... gripping ... While there is no longer any doubt as to whether Julius Rosenberg gave U.S. secrets to the Soviet Union, Sebba makes a powerful case for Ethel’s relative innocence ... Although the subject matter is often complex, Sebba’s accessible style of writing enables the reader to grasp how two intelligent, good-hearted people could make decisions that led to their downfall. She also unequivocally exposes the malfeasance of the U.S. government with malevolent mischief-makers like Joseph McCarthy and Roy Cohn riding roughshod over the rights of American citizens. This superbly written facet of history is both outrageous and heartbreaking, and in the end, oddly uplifting.
Sebba provides a compassionate account of Ethel’s character as a wife and mother, dutifully standing by her husband no matter what, and at the same time doing everything in her power to nurture her two boys, who emerged remarkably unscathed by their parents’ ordeal and who honor their parents’ memory in Sebba’s account of their lives ... In this engrossing narrative, Ethel emerges as a doctrinaire Communist, and yet the opposite of the contemporary attacks on her as an unfit mother. Ironically, Ethel conformed to the period’s American ideal of the wife and mother with fealty to her family while she was attacked for being the spy ring leader who manipulated her husband and was thus unfaithful to her role in society and her ties to her kindred.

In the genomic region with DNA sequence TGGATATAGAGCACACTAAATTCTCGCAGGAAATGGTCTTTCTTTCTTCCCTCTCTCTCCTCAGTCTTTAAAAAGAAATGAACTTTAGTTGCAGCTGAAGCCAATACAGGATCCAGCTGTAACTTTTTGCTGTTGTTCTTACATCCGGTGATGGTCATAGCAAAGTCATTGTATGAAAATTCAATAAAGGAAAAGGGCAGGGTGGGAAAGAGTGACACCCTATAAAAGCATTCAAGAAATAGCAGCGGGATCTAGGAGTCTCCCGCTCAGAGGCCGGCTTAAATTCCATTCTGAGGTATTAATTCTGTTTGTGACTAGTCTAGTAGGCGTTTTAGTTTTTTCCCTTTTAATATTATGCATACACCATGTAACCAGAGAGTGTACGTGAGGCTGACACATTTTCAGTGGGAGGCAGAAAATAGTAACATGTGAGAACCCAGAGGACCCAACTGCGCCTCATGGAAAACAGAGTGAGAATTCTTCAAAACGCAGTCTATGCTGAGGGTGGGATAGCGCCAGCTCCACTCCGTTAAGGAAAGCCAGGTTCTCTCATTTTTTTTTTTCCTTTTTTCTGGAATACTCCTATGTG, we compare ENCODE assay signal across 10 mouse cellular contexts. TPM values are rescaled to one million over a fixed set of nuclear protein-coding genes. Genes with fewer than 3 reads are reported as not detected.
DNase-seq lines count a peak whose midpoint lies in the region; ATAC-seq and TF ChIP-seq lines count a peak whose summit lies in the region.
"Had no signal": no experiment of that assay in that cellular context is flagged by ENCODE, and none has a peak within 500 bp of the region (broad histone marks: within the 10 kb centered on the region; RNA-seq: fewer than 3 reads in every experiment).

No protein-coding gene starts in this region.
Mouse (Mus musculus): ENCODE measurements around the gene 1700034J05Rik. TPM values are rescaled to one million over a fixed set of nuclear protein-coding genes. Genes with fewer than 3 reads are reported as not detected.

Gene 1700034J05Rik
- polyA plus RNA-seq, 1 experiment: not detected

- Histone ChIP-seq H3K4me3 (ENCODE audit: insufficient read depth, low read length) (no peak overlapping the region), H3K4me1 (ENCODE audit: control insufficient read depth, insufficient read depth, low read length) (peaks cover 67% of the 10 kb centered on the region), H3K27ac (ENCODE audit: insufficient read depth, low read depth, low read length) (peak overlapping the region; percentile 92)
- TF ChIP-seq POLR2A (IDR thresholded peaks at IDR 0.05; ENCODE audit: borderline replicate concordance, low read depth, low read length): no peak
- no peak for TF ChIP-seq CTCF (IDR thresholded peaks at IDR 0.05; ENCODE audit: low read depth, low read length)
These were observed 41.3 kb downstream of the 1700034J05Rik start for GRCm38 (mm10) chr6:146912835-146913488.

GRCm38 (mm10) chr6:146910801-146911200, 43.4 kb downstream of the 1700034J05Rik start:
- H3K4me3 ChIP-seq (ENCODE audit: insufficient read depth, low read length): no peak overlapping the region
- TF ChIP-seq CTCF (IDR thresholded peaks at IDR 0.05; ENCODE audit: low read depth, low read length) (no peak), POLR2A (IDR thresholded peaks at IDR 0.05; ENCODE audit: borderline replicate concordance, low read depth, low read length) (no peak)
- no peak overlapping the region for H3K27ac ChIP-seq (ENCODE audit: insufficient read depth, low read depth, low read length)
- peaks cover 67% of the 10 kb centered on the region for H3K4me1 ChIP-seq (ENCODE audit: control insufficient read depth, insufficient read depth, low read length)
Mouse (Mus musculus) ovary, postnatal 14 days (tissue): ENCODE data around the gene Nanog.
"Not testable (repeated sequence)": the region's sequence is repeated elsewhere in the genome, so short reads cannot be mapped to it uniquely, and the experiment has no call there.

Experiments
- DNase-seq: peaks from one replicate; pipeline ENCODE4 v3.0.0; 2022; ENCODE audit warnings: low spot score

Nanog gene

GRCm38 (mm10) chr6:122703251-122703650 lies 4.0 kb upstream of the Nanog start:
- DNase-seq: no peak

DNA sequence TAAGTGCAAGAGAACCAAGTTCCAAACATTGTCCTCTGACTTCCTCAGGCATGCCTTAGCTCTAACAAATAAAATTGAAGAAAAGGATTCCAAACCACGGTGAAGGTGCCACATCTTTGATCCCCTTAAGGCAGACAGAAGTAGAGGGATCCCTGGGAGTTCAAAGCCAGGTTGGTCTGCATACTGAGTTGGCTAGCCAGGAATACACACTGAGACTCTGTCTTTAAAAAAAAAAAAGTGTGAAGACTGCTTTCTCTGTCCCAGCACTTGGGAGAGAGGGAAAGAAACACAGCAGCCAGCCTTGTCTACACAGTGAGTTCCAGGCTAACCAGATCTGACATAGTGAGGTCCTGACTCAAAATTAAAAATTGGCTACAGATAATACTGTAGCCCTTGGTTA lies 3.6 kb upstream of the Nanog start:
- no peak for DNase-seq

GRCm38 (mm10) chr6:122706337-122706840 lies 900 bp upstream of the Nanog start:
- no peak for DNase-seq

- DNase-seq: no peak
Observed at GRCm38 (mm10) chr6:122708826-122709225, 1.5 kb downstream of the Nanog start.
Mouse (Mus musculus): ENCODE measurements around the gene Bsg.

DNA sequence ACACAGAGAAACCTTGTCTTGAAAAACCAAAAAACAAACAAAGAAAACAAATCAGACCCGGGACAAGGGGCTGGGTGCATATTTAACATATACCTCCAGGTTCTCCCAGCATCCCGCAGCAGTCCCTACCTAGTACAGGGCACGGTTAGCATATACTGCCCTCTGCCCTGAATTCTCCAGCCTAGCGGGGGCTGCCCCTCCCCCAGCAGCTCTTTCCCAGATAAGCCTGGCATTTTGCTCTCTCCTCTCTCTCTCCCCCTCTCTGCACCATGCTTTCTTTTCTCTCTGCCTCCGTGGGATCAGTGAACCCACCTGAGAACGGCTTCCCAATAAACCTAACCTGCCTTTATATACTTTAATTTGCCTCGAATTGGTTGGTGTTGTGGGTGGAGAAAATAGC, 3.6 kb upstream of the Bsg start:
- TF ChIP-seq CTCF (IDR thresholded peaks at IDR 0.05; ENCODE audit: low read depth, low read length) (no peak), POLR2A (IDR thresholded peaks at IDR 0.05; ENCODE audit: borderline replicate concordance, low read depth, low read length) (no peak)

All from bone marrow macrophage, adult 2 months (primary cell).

On the question of Ethel’s guilt, Sebba, who has written many biographies of famous women, waffles and confuses, declaring at the beginning that Ethel was not 'legally complicit,' only later to write that she was, in fact, 'complicit to a conspiracy,' but then asks: 'Was that a crime?' She also points to the relevance of the Rosenberg case in demonstrating how widespread fear of foreign enemies can lead to government abuses, though she stops short of directly tying the case to recent events ... as biography the book falls short. The information to really fill out her story, to add depth and richness to her early internal struggles, is lacking. Sebba wants us to see Ethel as an extraordinary woman, but instead we feel her ordinariness.